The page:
Wednesday, October 29, 2014

PIAS: Practical Information-Agnostic Flow Scheduling for Data Center Networks

Paper Title: PIAS: Practical Information-Agnostic Flow Scheduling for Data Center Networks

Authors: Wei Bai, Li Chen, Kai Chen (Hong Kong University of Science and Technology), Dongsu Han (KAIST), Chen Tian (HUST), Weicheng Sun (Hong Kong University of Science and Technology and SJTU)

Presenter: Li Chen

Paper Link: http://conferences.sigcomm.org/hotnets/2014/papers/hotnets-XIII-final91.pdf


      Existing data center network flow scheduling schemes minimize flow completion time FCT, however, they assume a prior knowledge of flow size information to approximate ideal preemptive shortest job first and require customized switch hardware. PIAS minimizes FCT without requiring prior knowledge of flow size by leveraging multilevel feedback queue (MLFQ) that exists in many commodity switches. The goal is to have an information agnostic approach that minimizes FCT and being readily deplorable. Initially, a flow gets the highest priority and is demoted as it transfer more bytes. This is achieved by tagging packets and keeping per flow state and using switches queues.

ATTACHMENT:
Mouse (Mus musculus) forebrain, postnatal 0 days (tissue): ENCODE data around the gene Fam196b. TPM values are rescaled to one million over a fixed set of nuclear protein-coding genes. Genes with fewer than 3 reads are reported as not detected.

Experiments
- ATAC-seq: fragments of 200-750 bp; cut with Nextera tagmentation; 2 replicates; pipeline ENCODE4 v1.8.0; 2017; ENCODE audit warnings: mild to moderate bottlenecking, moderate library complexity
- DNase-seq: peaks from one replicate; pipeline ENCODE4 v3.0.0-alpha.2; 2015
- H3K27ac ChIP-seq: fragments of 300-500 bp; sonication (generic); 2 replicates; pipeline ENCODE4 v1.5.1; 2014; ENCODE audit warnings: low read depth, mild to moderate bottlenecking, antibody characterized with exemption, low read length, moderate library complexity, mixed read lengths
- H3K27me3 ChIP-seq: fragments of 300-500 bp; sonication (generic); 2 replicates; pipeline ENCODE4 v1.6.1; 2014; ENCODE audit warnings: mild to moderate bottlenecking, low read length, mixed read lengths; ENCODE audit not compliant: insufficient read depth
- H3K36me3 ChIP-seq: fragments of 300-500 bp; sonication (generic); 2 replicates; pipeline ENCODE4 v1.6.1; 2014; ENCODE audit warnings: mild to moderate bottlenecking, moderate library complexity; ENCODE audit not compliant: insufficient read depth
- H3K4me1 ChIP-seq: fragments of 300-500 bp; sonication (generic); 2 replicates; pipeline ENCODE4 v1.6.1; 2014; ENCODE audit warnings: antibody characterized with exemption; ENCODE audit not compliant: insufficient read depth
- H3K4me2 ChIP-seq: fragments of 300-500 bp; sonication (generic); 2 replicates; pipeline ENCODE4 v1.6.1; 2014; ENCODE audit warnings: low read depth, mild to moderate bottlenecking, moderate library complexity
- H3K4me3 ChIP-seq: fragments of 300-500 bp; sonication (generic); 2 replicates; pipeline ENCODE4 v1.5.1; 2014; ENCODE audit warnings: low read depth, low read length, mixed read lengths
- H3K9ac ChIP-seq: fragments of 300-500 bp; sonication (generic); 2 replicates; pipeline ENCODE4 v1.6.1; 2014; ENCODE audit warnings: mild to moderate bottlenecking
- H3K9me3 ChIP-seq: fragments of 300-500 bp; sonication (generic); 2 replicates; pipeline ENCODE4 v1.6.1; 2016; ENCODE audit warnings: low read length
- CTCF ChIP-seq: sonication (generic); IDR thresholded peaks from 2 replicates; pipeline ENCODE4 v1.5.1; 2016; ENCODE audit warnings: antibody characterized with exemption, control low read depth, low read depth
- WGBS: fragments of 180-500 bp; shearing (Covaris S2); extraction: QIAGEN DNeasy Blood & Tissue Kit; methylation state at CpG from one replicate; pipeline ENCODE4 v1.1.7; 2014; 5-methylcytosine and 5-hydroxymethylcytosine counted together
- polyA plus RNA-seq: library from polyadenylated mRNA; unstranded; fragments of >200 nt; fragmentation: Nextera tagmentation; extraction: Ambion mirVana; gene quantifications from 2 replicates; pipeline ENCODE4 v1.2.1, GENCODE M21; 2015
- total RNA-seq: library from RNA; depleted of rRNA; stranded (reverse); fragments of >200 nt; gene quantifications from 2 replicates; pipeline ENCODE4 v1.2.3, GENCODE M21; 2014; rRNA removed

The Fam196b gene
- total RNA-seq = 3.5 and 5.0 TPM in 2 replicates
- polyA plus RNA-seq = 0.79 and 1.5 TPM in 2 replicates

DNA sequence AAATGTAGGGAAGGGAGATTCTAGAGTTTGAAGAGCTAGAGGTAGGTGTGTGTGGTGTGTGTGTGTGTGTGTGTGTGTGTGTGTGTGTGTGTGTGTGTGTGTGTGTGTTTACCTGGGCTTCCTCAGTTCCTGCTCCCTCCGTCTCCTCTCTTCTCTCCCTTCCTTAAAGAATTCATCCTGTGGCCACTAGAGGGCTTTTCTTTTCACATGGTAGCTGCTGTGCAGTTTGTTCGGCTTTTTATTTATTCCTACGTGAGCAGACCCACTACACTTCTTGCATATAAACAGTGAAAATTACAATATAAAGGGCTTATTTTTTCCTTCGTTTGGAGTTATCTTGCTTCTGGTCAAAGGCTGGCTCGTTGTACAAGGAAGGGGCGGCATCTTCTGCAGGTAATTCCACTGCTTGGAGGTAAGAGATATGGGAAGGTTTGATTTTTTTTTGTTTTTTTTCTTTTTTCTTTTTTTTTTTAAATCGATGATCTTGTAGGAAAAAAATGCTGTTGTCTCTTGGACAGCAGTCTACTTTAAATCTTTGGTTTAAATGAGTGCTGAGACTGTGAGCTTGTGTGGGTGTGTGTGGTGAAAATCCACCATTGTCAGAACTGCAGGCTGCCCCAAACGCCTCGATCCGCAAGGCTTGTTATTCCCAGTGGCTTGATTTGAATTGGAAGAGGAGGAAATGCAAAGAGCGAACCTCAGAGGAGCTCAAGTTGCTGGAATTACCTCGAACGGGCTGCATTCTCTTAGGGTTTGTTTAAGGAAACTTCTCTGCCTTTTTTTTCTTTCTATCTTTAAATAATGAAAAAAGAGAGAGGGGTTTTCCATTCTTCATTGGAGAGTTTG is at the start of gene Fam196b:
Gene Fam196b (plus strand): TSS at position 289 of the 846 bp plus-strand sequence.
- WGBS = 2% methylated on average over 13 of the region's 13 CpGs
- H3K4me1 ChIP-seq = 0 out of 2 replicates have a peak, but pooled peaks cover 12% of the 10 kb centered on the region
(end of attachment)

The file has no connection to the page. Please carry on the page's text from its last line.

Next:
There is a challenge on how to choose a demotion threshold. This is addressed by modeling it as a static FCT minimization problem. The second challenge exists if there is a mismatch between traffic distribution and is mitigated by using Explicit Congestion Control ECN. 
     At the end, the system is practical and effective, information antagonistic and achieve FCT minimization, and readily deploy-able.

Questions:
 Q(  Brighten Godfrey UIUC)  How you handle the situation when you have different hardware that has different number of queues ? do you use the minimum ?
A : Yes, currently we use the minimum.

Q(  Brighten Godfrey UIUC) Do you think putting storage at switches in DataCenter and use them in the way proposed in "Revisiting Resource Pooling: The Case for In-Network Resource Sharing" paper would yield a better flow completion time ?
A: Yes, it is possible